Desperate Housewives





Paul Asay

TV Series Review

There goes the neighborhood. Again.

Since 2004 the women of Wisteria Lane have been having affairs, children and breakdowns with eerie regularity. It’s just like real life, right? We’d all be shocked—shocked!—if we really knew what’s going on behind our neighbors’ front doors, the show’s makers suggest.

Still, one can only hope that the crisis-per-capita rate along this picturesque drive is a statistical anomaly. Voyeurs—I mean, viewers—have watched these protagonists deal with marriage and divorce, murder and suicide, tornadoes, fires, plane crashes and hundreds of neighborhood covenant violations during the show’s run thus far. And it’s just going to keep on coming, too.

Written with winking wit, Desperate Housewives can explore some fascinating territory. Through the sensationalistic misadventures of Susan, Lynette, Bree and Gabrielle, it’s possible to glean a sense of what really should be precious to us: love, family, community. But let’s not lead ourselves astray. From its inception, Desperate Housewives (with an enticing, Eden-style apple embedded within its logo for emphasis) has been all about sex. Who’s having it with whom, who’s not having it and why, and how they go about getting some or more of it.

“Seduction,” begins the narrator during a 2010 episode. “Any soap opera will tell you it’s an art best practiced on those who are vulnerable.”

The narrator could be referring to any number of characters on Wisteria Lane—be they seducer or seduced. But she also speaks to the temptation of the show itself. For years, Desperate Housewives has been enticing us to enter its world, absorb its stories, live with its complexities. And quite a few of us, charmed perhaps by crisp writing and tempted by over-the-top storylines, have walked into a Desperate web, barely noticing what a problematic relationship we’re stepping into.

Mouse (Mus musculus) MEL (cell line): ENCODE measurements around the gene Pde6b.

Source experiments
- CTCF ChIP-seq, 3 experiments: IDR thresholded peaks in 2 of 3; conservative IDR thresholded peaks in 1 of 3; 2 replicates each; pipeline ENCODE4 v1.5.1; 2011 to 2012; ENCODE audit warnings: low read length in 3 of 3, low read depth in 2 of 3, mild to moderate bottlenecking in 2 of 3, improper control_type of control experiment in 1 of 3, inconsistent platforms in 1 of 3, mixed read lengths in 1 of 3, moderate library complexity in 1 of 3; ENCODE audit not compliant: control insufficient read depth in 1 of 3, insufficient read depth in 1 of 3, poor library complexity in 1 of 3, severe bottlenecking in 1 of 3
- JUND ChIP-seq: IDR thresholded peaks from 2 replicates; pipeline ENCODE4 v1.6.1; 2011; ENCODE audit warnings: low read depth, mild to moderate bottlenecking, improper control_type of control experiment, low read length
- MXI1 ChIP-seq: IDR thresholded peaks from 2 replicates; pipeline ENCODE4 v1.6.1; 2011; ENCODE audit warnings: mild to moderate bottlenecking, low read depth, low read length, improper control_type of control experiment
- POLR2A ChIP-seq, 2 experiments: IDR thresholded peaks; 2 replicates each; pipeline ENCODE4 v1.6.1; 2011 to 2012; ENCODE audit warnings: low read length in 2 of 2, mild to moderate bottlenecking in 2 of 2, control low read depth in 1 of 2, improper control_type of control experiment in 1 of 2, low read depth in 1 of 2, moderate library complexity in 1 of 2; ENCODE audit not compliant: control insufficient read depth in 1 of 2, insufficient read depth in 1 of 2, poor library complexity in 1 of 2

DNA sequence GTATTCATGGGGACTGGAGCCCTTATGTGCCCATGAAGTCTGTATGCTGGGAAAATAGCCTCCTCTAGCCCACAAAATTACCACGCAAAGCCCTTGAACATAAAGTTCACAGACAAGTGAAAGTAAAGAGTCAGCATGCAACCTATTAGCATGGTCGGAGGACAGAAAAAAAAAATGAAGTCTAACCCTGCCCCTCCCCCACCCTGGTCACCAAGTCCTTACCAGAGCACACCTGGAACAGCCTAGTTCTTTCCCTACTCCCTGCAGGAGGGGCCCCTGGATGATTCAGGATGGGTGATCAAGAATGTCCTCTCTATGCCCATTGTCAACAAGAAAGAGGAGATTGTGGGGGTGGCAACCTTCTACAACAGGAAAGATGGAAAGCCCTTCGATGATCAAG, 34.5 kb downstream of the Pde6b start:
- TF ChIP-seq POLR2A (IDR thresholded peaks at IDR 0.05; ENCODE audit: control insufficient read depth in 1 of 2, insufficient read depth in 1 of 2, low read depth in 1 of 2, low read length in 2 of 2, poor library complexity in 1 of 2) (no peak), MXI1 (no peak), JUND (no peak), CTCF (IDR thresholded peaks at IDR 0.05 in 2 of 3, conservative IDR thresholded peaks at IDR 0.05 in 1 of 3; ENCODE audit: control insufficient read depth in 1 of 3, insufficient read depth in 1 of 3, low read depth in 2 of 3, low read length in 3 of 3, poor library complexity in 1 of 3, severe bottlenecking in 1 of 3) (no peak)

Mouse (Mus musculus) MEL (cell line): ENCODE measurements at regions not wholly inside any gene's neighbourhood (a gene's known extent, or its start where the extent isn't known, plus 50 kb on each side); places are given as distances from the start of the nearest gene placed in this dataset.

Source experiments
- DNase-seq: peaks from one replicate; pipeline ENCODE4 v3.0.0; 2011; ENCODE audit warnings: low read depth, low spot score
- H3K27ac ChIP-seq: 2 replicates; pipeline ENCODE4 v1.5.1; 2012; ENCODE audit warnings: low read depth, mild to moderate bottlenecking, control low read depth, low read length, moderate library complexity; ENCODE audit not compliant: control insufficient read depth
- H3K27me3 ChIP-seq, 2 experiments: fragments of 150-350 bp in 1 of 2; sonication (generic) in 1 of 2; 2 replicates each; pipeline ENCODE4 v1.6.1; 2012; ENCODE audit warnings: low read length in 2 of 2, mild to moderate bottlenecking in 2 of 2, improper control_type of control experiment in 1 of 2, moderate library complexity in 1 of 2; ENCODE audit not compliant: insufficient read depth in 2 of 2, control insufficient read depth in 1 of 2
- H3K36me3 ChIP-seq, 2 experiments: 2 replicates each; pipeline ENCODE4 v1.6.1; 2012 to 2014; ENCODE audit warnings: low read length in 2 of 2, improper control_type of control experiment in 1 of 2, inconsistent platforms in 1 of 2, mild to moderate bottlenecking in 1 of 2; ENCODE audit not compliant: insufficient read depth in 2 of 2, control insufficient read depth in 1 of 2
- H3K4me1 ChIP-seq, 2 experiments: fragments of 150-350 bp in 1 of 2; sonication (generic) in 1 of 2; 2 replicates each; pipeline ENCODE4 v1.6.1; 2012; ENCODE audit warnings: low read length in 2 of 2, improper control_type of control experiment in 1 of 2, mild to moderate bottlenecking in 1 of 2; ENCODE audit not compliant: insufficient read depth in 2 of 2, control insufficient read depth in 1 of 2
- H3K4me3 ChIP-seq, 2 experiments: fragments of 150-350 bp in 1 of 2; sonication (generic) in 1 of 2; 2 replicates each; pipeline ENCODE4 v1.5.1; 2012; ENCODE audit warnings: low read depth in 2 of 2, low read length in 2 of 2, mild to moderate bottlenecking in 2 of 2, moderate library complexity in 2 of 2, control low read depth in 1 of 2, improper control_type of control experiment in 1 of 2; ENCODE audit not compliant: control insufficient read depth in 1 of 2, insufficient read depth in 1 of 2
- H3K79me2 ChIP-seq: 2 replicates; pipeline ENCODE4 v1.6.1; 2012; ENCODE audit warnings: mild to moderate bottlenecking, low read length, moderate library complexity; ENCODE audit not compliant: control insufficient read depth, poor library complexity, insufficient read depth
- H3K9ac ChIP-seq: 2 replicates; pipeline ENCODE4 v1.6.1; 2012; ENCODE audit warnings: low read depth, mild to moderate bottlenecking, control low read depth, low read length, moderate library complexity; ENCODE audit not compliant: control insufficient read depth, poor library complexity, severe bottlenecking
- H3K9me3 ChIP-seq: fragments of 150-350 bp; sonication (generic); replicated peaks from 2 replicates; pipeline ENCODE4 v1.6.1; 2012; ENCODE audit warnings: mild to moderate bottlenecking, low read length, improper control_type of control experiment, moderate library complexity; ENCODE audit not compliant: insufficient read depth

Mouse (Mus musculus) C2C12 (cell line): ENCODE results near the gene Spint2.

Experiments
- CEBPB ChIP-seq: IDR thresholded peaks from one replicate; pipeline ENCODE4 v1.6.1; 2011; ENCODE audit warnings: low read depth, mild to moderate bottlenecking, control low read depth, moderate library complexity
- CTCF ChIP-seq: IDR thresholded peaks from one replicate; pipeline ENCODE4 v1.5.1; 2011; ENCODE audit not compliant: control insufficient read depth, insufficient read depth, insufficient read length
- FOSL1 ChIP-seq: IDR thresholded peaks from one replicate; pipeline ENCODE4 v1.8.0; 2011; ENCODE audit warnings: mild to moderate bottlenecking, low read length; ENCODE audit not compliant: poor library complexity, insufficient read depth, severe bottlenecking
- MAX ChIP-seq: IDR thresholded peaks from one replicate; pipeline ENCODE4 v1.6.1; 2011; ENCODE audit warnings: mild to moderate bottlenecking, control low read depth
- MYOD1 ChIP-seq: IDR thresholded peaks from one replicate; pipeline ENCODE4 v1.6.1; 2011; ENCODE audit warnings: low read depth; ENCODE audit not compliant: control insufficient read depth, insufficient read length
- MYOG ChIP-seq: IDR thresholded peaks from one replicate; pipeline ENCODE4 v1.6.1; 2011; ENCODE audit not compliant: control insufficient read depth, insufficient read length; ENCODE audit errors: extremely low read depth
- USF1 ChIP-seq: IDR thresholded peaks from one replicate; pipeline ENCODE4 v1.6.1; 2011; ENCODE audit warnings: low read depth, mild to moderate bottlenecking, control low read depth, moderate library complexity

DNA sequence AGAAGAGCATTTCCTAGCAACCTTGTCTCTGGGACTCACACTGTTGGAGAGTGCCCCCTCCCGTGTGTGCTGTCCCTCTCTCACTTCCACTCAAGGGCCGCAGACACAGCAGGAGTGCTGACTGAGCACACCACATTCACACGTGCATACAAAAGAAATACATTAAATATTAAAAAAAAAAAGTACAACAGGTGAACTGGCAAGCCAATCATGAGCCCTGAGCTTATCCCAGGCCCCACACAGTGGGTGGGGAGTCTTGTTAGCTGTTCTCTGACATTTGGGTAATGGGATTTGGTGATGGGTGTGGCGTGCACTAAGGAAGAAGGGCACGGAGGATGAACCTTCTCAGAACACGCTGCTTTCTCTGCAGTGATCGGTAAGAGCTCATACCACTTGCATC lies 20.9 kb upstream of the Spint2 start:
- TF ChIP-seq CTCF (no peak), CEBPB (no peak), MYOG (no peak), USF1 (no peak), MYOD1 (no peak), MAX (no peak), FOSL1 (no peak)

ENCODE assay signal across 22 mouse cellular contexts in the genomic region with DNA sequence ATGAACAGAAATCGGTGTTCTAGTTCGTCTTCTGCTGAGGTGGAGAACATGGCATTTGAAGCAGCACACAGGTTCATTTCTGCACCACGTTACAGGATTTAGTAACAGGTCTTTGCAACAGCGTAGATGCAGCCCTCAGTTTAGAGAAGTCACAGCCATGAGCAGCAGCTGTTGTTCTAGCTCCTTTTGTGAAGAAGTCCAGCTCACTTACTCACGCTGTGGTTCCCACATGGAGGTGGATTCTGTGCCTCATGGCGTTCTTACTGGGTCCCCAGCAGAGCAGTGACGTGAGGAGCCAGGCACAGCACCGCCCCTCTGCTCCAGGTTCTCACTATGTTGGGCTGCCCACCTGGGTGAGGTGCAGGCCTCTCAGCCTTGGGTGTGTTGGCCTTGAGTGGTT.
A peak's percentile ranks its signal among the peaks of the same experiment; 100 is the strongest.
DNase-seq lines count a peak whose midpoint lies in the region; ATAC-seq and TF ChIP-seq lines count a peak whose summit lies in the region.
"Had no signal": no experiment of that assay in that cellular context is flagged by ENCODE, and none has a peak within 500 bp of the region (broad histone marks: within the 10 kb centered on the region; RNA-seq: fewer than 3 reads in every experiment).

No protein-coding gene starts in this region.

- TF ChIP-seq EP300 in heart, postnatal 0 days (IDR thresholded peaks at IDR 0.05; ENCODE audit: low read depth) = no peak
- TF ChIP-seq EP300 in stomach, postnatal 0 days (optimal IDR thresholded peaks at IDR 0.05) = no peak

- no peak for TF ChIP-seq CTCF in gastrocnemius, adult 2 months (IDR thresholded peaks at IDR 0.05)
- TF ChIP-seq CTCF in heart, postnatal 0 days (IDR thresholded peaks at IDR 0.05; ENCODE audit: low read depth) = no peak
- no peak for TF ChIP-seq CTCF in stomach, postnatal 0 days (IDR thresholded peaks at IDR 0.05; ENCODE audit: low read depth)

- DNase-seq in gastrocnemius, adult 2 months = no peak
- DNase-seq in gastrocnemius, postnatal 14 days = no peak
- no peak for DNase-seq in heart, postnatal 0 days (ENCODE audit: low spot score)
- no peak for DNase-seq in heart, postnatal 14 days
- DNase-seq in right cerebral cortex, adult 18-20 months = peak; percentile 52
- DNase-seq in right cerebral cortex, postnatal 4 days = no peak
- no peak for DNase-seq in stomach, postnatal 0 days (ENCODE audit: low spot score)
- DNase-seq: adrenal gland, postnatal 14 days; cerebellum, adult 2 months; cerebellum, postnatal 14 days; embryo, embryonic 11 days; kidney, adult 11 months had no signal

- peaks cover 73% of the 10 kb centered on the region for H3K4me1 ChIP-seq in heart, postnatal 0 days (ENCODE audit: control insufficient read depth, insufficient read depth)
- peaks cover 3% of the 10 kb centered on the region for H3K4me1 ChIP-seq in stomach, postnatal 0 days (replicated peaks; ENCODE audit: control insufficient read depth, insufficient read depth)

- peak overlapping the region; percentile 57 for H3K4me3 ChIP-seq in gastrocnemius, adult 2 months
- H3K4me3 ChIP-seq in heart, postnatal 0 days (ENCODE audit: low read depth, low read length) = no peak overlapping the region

Episode Reviews

DesperateHousewives: 2282010

“The Chase”

Traditional promiscuity? So old school on Wisteria Lane. Most of this episode’s relationships center around homosexual affairs. Katherine suspects that she might be a lesbian. Bree’s son admits to having an affair with a (male) employee. Gabrielle temporarily plays hooky from her family to party with two gay neighbors and their bevy of buddies. “I miss the gay single life!” she says.

Included is a scene in which two women are in bed together under tangled sheets. We see Katherine’s roomie (an ex-stripper) glide around in her underwear. We hear about affairs and premarital living arrangements. An 80-year-old man is tempted to cheat on his girlfriend.

Characters misuse God’s name a half-dozen times and use other profanities (“a‑‑,” “d‑‑n,” “crap” and “h‑‑‑”). People drink wine and Cosmos. Gabrielle says she wants to get drunk, throw up and get a hangover. Graphic references are made to urinating on trees and delivering babies. Oh, and Lynette forgets her 11-year-old daughter’s birthday and name. The girl, as a consequence, tries to run away.

Share on facebook
Share on twitter
Share on email
Paul Asay
Paul Asay

Paul Asay has been part of the Plugged In staff since 2007, watching and reviewing roughly 15 quintillion movies and television shows. He’s written for a number of other publications, too, including Time, The Washington Post and Christianity Today. The author of several books, Paul loves to find spirituality in unexpected places, including popular entertainment, and he loves all things superhero. His vices include James Bond films, Mountain Dew and terrible B-grade movies. He’s married, has two children and a neurotic dog, runs marathons on occasion and hopes to someday own his own tuxedo. Feel free to follow him on Twitter @AsayPaul.

Latest Reviews



It’s a bit silly, but the purpose is serious: to help its young viewers develop critical thinking skills.


DreamWorks Dragons: Rescue Riders

Some of them breathe fire, sure. But more importantly, these dragons teach kids about kindness, forgiveness and the importance of family.


The Healing Powers of Dude

Some potty humor mars this otherwise creative, fun and relatively clean show that tackles an important issue.